Northern Ireland

Sinn Fein's Gerry Kelly confirms he had royal pardon

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Media captionExchange between TUV leader Jim Allister and Sinn Fein's Gerry Kelly on Talkback

Sinn Féin's Gerry Kelly has confirmed that he received the Royal Prerogative of Mercy after he was recaptured in the Netherlands in 1986.

He was speaking on Tuesday after the Northern Ireland Affairs Committee published its report on the controversial On the Runs scheme.

Mr Kelly escaped from the Maze Prison in 1983 while serving a jail sentence for the 1973 IRA Old Bailey bombing.

He told the BBC's Talkback he received the pardon, but not as an "On the Run".


The Royal Prerogative of Mercy, commonly known as a royal pardon, allows changes in sentences without the backing of or consultation with parliament.

Last year, Secretary of State Theresa Villiers disclosed that 365 royal pardons had been issued between 1979 and 2002.

It is not clear how many of those pardoned were members of paramilitary groups, or what proportion, if any, were members of the security forces.

The Northern Ireland Office has previously said the vast majority of pardons were not terrorism-related.

Asked by TUV leader Jim Allister if he had received a Royal Prerogative of Mercy, Mr Kelly said: "Actually I have - if you remember, and I presume you do, I was arrested in Holland, and the Dutch quashed all my sentences and the British agreed to that to get me back here, by the way, and yes, it was after an escape.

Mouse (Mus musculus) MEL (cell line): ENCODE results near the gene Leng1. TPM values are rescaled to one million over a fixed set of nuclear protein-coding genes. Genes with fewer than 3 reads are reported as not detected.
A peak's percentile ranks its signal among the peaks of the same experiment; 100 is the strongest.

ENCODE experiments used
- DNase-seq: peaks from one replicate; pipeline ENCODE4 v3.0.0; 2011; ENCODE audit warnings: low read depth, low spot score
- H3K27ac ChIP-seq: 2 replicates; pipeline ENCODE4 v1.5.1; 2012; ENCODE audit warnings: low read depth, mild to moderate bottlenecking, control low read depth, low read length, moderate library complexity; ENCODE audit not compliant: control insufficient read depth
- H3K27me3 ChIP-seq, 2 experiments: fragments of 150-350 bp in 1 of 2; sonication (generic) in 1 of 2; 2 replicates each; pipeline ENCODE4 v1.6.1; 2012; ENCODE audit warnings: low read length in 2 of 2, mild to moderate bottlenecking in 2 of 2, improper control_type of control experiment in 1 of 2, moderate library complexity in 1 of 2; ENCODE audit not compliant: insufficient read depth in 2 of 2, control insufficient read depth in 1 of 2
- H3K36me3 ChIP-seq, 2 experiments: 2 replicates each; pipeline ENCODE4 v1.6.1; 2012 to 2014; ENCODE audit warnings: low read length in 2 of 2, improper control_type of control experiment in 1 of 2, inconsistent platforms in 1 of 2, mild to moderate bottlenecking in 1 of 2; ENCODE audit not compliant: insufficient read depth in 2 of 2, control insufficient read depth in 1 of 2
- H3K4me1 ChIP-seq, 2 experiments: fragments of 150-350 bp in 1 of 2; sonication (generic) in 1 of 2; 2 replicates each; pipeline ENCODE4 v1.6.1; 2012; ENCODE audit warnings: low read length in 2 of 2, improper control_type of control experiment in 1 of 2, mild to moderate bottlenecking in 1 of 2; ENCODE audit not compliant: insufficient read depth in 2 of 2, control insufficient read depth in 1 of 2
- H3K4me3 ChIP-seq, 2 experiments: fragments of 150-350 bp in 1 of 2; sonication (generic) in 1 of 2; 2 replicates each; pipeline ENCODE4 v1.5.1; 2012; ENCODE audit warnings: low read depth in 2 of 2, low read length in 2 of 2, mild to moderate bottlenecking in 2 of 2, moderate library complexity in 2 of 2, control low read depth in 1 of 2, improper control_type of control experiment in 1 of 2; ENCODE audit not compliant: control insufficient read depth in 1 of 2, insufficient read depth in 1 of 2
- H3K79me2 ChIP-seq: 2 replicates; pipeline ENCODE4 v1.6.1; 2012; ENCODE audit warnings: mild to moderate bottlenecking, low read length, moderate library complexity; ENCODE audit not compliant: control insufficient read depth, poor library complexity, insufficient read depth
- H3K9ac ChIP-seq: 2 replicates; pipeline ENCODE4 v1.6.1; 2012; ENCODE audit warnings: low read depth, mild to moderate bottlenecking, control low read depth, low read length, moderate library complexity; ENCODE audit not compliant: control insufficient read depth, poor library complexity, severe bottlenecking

"But it wasn't a letter to do with On The Runs or to do with this scheme at all."

Mr Allister asked him: "From Her Majesty, the one against whom you were leading rebellion, you have a letter of Royal Prerogative of Mercy?"

Mr Kelly said: "The Dutch said they would not extradite me unless the British (government) quashed the sentences.

"Now it was up to the British (government) to quash the sentences whatever way they wanted to quash them - if they chose to produce a prerogative then that's their choice."

Mr Kelly was arrested in the Netherlands in 1986, about three years after he escaped from the Maze prison.

The British authorities applied to extradite him, but the Dutch Supreme Court would not allow it on the basis of charges for which he had already been convicted.

However, they did allow the extradition to go ahead on the basis of several charges that the British authorities wanted to bring in relation to the Maze escape.

According to a Sinn Féin source, the UK government chose to use the Royal Prerogative of Mercy in order to quash his convictions that pre-dated the Maze escape, in order to extradite him to face charges in connection with the escape.

Upon his return to Northern Ireland, he spent another few years in jail.

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